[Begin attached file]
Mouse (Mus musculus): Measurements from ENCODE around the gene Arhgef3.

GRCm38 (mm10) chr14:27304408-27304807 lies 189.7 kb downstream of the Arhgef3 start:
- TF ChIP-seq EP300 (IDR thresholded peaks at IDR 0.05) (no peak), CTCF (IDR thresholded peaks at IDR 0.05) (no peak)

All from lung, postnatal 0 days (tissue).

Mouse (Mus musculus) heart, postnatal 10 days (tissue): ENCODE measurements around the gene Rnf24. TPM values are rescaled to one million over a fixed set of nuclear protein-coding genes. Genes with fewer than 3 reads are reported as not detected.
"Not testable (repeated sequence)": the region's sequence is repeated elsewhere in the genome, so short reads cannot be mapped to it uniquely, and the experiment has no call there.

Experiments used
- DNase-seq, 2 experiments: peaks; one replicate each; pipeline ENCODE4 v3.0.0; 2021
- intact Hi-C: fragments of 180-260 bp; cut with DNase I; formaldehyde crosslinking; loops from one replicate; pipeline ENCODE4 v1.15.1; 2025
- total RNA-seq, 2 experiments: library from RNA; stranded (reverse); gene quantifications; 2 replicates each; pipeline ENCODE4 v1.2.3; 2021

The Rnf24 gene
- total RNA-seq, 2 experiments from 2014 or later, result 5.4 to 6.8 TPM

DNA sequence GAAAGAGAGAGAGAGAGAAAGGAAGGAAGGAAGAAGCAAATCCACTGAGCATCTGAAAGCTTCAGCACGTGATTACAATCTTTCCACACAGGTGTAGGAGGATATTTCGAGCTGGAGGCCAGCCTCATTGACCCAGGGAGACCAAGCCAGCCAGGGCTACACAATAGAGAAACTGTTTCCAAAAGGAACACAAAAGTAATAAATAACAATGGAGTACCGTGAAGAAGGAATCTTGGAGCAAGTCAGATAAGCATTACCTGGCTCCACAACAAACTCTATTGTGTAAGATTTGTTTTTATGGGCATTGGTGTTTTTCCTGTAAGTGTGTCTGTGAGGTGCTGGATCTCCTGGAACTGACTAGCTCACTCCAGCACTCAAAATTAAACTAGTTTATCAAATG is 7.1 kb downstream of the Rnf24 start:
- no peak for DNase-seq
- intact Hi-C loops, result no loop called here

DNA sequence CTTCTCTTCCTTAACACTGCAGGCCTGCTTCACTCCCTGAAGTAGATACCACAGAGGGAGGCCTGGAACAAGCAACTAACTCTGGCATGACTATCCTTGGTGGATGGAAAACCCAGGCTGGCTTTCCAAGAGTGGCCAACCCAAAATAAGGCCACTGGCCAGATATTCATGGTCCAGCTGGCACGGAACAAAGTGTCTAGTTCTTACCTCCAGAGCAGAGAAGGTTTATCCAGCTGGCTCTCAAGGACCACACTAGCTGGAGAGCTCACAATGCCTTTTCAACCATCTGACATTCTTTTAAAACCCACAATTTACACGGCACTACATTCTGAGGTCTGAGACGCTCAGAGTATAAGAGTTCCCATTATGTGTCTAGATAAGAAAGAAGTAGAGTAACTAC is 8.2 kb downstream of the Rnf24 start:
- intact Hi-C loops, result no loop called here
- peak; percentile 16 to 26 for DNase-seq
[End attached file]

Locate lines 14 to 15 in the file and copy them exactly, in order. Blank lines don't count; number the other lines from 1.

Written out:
- no peak for DNase-seq
- intact Hi-C loops, result no loop called here